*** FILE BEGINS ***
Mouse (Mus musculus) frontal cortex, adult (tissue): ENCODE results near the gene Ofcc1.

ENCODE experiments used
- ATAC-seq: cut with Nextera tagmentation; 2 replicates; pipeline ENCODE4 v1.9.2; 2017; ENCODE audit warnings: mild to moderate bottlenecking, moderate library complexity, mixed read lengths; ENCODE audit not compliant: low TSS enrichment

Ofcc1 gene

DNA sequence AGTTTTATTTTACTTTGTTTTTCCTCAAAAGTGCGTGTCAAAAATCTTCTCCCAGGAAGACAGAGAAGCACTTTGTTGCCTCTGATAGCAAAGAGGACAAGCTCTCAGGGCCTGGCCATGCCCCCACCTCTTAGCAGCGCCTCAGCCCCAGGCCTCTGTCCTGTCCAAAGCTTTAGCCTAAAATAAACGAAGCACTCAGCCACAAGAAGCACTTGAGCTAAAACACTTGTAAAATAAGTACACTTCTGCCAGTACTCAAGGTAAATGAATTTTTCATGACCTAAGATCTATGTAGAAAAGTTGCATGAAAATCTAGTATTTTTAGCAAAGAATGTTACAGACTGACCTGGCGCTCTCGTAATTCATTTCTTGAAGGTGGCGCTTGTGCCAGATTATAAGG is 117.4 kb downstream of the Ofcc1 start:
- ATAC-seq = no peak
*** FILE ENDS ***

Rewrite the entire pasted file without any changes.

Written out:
Mouse (Mus musculus) frontal cortex, adult (tissue): ENCODE results near the gene Ofcc1.

ENCODE experiments used
- ATAC-seq: cut with Nextera tagmentation; 2 replicates; pipeline ENCODE4 v1.9.2; 2017; ENCODE audit warnings: mild to moderate bottlenecking, moderate library complexity, mixed read lengths; ENCODE audit not compliant: low TSS enrichment

Ofcc1 gene

DNA sequence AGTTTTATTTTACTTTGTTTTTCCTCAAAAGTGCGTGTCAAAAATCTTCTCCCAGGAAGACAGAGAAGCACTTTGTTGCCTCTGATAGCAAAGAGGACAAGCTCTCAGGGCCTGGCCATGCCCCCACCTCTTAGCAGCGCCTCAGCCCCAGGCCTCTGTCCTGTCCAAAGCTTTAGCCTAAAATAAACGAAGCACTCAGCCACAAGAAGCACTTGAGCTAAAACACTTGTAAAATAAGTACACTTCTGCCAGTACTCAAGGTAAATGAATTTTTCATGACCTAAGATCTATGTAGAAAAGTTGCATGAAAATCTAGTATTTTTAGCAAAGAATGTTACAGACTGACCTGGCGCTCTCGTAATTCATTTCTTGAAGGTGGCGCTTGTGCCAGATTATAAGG is 117.4 kb downstream of the Ofcc1 start:
- ATAC-seq = no peak